My takeaway from all of this was an even greater admiration for both artists, but particularly Paxton. Both he and DeCamp were constantly searching out new ideas and approaches, technically as well as compositionally. To me, Decamp’s brushwork beats out Paxton’s by a nose, but I prefer the way Paxton handled edges. I am definitely nit-picking here, but I feel that Decamp’s edges are sometimes a bit too sharp and more apt to flatten the space. But it’s Paxton’s use of color that truly distinguishes him, in my book. The way he creates compositional color harmonies to convey a sense of illusion within a strong abstract design are incredibly innovative. I feel no artist, before or since, has so succinctly married academic form and the Impressionist notion of true color notes. Was either artist always successful? Of course not, but they both obviously learned from their miscues and were able to grow. In fact, The Blue Manderin Coat was the DeCamps’ last painting. I can definitely relate to their penchant for seeking more. Hunger is what drives an artist to excel.

Although I love many aspects of both artists’ works I have no interest in making paintings that resemble theirs. That, in my mind, is a fools errand. I see things differently and I am a product of another time. However there are very valuable lessons to be learned and I like to think I’ve been able to tap into this shared mindset with regard to the choices I make. These same ideas serve as the cornerstone for all my teaching.

When it comes to painting, the pictorial strategy used by great artists in their representation of spacial illusion, within the context of brilliant composition, is what intrigues me the most. I refer to any such a painting — in which every aspect comes together flawlessly, regardless of whomever painted it — as: Paxtonesque!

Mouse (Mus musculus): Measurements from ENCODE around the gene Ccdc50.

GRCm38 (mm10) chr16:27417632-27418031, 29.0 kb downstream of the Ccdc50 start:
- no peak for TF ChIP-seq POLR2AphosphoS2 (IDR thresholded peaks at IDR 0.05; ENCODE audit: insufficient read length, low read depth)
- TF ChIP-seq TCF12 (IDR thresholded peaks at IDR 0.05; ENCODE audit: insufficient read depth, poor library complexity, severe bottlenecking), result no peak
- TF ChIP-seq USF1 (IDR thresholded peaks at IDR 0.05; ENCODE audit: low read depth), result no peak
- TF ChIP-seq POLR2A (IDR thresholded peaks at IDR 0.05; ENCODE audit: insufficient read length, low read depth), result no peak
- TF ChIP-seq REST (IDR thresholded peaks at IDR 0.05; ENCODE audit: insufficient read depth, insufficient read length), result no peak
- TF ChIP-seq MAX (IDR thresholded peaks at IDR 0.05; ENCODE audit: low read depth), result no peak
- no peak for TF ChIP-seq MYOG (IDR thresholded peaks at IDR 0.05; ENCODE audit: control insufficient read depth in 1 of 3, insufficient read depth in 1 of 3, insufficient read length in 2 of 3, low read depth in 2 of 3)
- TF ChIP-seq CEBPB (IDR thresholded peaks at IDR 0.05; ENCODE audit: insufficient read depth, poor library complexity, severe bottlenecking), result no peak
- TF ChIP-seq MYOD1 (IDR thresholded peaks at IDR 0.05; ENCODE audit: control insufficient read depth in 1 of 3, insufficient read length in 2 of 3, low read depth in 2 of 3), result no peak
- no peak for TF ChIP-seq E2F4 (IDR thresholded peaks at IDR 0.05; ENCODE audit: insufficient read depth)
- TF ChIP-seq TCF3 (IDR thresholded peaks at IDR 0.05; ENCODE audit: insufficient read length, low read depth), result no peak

Until next time…

Portrait Painting: Not Just a Passion, but a Great Escape!



Is Anything More Dangerous Than a Frustrated Artist?

According to Friday’s New York Times, one of two escaped inmates bartered his portrait painting skills in order to get an unsuspecting guard to smuggle in tools which the convicts used to break out of Clinton Correctional Facility in Dannemora, New York. The escapee, Richard W. Matt, was pretty talented, as you can see from his above paintings of President Obama and Martin Luther King, Hillary Clinton, Julia Roberts and Marilyn Monroe. All in all, the guard wound up with 12 original paintings. That’s a lot of work for set of needle nose pliers, a screwdriver and a couple of tubes of white paint. Perhaps he broke out in order to attend my 2 week, August 3-14, Portrait Painting Workshop at the School of Visual Arts. Maybe he realized that if he had taken either a class or a workshop with me he may have been able to fully manifest his talents, like so many of my former students. If he had polished his skills, he might have been able to afford a better lawyer, rent a helicopter to aid in his getaway, or perhaps even have avoided a life of crime altogether. Unfortunately for Mr. Matt,  he was killed by police earlier today. A cautionary tale, no doubt!

Until next time…

Marvin Mattelson’s Foundation Painting Class at SVA

Award Winning Painting Student Mary Searless


Marvin and Mary Searless


Can any thrill compare to that of being a proud parent? When my sons were growing up, the amount of pride I took from even their smallest achievements far eclipsed whatever I experienced from my own. It was gratifying to feel that I might have contributed to their successes, even it happened to be in the smallest of ways. Now that my sons have grown and flown the nest I no longer have the opportunity to experience their achievements on a daily basis. Fortunately, teaching allows me to share the knowledge I’ve been cultivating my entire life and to watch it utilized by my students in their artistic pursuits. To this day, when a student takes anything I’ve told them and manifests it in a constructive way, I get a tremendous sense of satisfaction.

One of the classes I teach at the School of Visual Arts in New York is Foundation Painting. Each class is run at the discretion of the teacher. My approach is a pretty rigorous training program for kids right out of high school. This past year’s class was great. My students were very talented, extremely motivated and hard working. What more could a teacher ask for? They really bought into my methodology and applied themselves whole heartedly. The Foundation Painting class is unique in that it spans a full school year. It’s a two semester class, while all my other classes are one semester long. The extended time frame gives me the opportunity to bring the students around more slowly and reinforce all the various aspects of my teaching.

My goal is to give the students as thorough an understanding of the technique of oil painting and more importantly, of how to control the illusion of light, solidity, depth and atmosphere. It’s important to me that what they learn dovetails with their own intrinsic artistic identity. I want them to develop their own style, and not be clones of myself.